“Human scale” is an architectural term, which refers to a concept that defines the size of a space based on the size of the human body. Consequently, it is a measure that gives humans the most stability and, in architecture, it is considered the ideal scale. Therefore, how about entering a virtual space rather than reality? In virtual space, we can change the size of space and our body. In virtual space, the human scale can be a different concept. It can be treated in various ways depending on the size, direction, status, dimension, type of media contact, and the state of the player.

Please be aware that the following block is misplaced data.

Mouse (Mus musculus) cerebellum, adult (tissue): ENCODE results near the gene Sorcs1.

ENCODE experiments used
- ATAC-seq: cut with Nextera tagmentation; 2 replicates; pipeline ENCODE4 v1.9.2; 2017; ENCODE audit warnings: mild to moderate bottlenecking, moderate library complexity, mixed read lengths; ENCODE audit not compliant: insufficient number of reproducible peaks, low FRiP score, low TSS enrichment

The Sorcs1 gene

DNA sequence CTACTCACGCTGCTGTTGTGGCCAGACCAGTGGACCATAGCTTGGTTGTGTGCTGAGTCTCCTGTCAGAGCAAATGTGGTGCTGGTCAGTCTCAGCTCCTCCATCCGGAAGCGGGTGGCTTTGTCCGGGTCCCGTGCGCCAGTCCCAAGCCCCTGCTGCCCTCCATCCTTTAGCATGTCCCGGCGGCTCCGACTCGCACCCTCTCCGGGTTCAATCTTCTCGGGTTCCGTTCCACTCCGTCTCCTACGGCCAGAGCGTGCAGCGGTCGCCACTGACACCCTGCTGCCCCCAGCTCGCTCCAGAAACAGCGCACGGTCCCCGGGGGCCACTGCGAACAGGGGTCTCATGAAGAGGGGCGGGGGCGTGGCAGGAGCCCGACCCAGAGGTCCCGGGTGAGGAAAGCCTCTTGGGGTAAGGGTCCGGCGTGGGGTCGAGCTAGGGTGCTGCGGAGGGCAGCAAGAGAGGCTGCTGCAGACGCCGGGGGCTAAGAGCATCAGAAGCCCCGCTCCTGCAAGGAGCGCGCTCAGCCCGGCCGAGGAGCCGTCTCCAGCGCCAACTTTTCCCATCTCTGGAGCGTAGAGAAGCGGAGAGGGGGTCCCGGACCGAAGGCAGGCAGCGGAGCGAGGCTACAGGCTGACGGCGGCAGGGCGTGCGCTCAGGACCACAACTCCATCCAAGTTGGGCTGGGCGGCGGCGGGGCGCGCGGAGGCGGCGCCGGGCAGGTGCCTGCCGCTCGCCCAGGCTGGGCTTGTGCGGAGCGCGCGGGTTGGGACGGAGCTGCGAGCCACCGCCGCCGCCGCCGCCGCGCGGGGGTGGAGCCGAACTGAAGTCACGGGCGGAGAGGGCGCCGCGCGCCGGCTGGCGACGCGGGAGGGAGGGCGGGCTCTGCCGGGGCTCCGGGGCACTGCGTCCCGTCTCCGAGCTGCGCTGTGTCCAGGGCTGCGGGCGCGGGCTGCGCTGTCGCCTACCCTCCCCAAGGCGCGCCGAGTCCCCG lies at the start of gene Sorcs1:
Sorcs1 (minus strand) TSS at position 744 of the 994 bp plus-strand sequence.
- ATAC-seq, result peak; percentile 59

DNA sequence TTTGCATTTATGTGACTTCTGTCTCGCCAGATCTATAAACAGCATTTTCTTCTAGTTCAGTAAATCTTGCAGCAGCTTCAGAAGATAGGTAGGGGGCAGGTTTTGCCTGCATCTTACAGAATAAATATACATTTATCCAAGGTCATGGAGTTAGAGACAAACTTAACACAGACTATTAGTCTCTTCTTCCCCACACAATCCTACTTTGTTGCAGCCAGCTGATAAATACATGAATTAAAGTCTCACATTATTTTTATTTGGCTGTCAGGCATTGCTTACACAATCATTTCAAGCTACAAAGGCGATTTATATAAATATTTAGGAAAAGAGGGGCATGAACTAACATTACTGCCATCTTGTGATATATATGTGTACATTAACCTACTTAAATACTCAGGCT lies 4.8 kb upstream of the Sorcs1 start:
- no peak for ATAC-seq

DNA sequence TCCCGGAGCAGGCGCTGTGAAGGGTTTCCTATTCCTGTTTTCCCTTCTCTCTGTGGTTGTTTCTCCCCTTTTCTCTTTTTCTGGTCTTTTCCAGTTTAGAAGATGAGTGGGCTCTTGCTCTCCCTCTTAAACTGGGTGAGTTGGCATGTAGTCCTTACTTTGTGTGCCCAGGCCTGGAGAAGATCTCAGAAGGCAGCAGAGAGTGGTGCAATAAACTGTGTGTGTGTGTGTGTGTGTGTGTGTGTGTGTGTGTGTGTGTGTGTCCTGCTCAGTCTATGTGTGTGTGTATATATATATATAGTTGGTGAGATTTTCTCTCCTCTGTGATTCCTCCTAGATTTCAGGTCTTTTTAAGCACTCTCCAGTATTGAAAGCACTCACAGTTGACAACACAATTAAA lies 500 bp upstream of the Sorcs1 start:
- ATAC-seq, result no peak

This piece is designed so that the viewer can experience becoming the subject of reality and virtual space by manipulating the real object (cube) and transforming the virtual space connected to the object. Based on the form of a Rubik’s Cube, the work stems from the artist’s imagination of entering the cube’s structure rather than its surface. While the real cube was manipulated only by considering the color arrangement on the surface, once connected to the virtual world, it must consider each piece’s direction, connection, and the alteration due to the rotation. Through the connection between the real object and virtual space, we can view the inside and outside of the space constituting them and virtual space is put in our hands as it becomes more connected to reality. By experiencing the spatial transformation inside and outside the rotating cube simultaneously, the viewer can experience the combination and coexistence of “outside” and “inside,” “reality” and “virtuality,” “plane” and “dimension.” The artist thus suggests that we can thereby expand the scope of the “human scale” we can experience.